Music Professor Anna-Maria Ravnopolska-Dean: “AUBG Is a Unique Place and I Love It Here!”

The name of Associate Professor of Music Anna-Maria Ravnopolska-Dean is familiar to AUBG community members, if not by personal acquaintance then by word of mouth. This is not surprising: Professor Ravnopolska-Dean has been with the university since its founding and has taught students from AUBG’s every class. Beginning with such theoretical music classes as Introduction to Music, which aimed at teaching students how to appreciate music, Professor Ravnopolska-Dean succeeded in introducing applied music classes in harp and piano at a time when no one believed any positive results would come out of teaching students who couldn’t even read music to actually play it. Most of the music curriculum at AUBG was designed and fostered by Professor Ravnopolska-Dean, and she intends to work on developing even more courses.

Outside AUBG, Professor Ravnopolska-Dean is best known for her outstanding achievements as a professional harpist and pianist, and lately, as a composer. Having first studied in Bulgaria, Bucharest, and Italy, she then won the right to get her Artist Diploma at one of the finest music universities in the world – Indiana University in Bloomington, USA. This and the fact that Ravnopolska-Dean’s New York premiere recital took place at Carnegie Hall speak for themselves. It is also notable that Professor Ravnopolska-Dean received several requests for encores at Carnegie Hall.

Professor Ravnopolska-Dean came to AUBG in 1991 to become a pedagogue and never thought of leaving it. Being a native Bulgarian and having studied in the United States, she was very excited about the idea of an American educational institution in Bulgaria, seeing it as a unique way to combine an American style education and a multicultural environment. As Professor Ravnopolska-Dean says, “there are people coming to AUBG that would not normally come to study to the US, and they are very interesting students indeed. It is a unique opportunity: to work for the American system of education in Bulgaria.”

One reason Professor Ravnopolska-Dean enjoys teaching at a liberal arts institution is that the system offers students a freedom of choice not available at European universities. When students sign up for a music class because they want to rather than because they are required to, they feel more satisfied and get more out of the class, Professor Ravnopolska-Dean says. Her applied music classes are a case in point: Every semester, there are huge waiting lists of students willing to take them because the classes provide relaxation and a break from routine in addition to offering intellectual stimulation.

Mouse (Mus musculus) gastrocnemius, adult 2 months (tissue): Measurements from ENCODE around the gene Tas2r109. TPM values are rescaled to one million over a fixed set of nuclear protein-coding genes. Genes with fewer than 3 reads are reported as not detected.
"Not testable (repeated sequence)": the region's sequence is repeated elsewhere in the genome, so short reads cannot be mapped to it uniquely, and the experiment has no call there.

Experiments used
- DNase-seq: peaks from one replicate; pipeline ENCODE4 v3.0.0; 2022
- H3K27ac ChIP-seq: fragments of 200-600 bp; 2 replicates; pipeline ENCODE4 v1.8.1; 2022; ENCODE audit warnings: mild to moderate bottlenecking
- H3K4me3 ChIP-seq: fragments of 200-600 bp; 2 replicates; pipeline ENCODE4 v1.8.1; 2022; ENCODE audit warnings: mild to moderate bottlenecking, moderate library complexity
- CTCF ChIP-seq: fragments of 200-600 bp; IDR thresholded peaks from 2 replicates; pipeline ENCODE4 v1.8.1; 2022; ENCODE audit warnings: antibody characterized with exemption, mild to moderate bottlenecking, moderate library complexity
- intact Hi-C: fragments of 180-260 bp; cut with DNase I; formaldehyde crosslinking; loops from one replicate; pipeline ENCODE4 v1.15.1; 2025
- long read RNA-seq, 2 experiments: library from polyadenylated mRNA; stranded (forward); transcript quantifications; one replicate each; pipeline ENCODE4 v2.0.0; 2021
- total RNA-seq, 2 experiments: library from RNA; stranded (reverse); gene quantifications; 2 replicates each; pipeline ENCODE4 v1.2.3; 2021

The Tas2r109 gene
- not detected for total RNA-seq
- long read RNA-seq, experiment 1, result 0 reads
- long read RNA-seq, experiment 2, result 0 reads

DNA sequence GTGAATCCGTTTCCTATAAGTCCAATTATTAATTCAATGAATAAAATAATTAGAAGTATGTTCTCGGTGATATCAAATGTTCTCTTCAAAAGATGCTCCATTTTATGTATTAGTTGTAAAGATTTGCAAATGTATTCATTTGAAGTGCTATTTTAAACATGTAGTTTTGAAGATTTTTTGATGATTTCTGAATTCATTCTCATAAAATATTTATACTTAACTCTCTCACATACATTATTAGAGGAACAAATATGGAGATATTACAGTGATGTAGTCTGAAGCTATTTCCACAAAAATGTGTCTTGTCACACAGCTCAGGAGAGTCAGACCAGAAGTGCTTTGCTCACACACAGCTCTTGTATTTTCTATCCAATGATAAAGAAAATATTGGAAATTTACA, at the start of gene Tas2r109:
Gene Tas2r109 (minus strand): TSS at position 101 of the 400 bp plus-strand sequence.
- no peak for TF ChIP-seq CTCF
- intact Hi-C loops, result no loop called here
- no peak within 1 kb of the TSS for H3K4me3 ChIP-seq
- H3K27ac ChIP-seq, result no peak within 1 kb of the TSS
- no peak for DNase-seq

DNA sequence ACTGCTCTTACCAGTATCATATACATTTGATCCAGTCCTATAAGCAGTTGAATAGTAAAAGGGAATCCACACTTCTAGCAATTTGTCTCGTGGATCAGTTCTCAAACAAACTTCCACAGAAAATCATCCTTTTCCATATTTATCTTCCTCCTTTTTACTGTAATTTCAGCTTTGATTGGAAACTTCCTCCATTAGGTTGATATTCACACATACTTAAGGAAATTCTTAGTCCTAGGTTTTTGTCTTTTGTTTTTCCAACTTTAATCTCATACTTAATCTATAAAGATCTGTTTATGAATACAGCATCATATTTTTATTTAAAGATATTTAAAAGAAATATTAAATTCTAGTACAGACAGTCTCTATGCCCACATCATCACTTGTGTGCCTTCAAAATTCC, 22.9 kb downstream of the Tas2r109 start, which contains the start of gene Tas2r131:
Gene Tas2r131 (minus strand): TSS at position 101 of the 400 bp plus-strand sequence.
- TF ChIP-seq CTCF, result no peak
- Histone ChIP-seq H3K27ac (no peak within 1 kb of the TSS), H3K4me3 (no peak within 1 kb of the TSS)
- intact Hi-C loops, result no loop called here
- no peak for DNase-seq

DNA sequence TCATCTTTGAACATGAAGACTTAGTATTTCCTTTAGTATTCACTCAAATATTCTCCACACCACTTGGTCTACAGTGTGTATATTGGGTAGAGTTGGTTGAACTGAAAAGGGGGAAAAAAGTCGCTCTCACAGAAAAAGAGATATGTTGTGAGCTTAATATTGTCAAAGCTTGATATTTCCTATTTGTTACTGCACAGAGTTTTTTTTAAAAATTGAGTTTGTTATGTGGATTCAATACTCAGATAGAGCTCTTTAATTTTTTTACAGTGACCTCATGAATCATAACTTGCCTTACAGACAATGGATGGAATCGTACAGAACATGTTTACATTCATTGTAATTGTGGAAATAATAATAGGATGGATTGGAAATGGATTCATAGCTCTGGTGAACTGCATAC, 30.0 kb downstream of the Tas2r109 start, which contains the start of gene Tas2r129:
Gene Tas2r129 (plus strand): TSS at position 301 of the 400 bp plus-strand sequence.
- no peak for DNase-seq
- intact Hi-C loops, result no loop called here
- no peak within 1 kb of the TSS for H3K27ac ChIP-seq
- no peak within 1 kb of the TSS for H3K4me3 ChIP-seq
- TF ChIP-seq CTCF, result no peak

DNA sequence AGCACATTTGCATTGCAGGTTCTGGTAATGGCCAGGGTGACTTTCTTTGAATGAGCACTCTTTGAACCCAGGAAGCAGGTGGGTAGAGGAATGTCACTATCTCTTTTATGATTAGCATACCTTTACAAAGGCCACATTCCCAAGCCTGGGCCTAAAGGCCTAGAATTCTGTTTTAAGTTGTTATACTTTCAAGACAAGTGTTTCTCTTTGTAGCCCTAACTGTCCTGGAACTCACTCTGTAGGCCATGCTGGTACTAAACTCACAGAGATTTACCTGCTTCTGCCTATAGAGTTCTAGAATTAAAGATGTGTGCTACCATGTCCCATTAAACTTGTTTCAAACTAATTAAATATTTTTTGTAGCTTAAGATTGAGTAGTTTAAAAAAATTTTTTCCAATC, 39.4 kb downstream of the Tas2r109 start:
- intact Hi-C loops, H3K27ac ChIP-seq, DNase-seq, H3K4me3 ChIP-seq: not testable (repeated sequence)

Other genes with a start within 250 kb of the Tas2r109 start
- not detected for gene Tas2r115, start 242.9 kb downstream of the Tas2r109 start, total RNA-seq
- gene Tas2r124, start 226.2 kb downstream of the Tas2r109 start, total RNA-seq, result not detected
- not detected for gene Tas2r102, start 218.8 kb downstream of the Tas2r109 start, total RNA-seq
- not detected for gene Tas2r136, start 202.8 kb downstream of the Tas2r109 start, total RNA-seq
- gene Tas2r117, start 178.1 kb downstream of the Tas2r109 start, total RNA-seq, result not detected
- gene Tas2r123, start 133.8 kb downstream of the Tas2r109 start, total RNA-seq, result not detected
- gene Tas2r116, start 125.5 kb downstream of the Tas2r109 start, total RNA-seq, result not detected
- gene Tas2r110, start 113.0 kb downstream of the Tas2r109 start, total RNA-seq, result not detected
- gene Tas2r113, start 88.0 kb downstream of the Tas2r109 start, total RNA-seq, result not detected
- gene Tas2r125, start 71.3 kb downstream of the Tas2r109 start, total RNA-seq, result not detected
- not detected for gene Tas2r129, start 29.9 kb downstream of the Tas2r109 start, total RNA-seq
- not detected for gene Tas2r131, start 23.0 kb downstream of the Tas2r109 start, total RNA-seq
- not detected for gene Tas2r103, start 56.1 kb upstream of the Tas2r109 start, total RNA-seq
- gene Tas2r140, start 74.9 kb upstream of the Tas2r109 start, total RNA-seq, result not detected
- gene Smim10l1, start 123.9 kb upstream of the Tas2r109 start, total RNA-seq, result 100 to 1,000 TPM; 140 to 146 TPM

Professor Ravnopolska-Dean believes that it is never too late to start training as a musician and encourages students to pursue their musical interests and develop their talents. Miroslava Mincheva, a former student of hers who majored in journalism at AUBG, got so excited about music that she later applied for a graduate program in music and was accepted at the University of Colorado at Boulder. Mincheva went to complete a doctoral music degree (DMA) in piano at the same university. 

Another fine achievement of Professor Ravnopolska-Dean’s students was their successful performance of the whole of Tchaikovsky’s suite “The Seasons,” which was the first time it was ever performed by non-professionals in the Balkans.

Professor Ravnopolska-Dean is convinced that professors can learn from students as well – especially from students as diverse and interesting as AUBG’s. For example, at AUBG she learnt to play the kantele, a traditional string instrument native to Finland and Karelia.

The diversity of the student body is one of the most remarkable features of AUBG, Professor Ravnopolska-Dean says. It is also what has made teaching at AUBG such an exciting and novel experience year after year.

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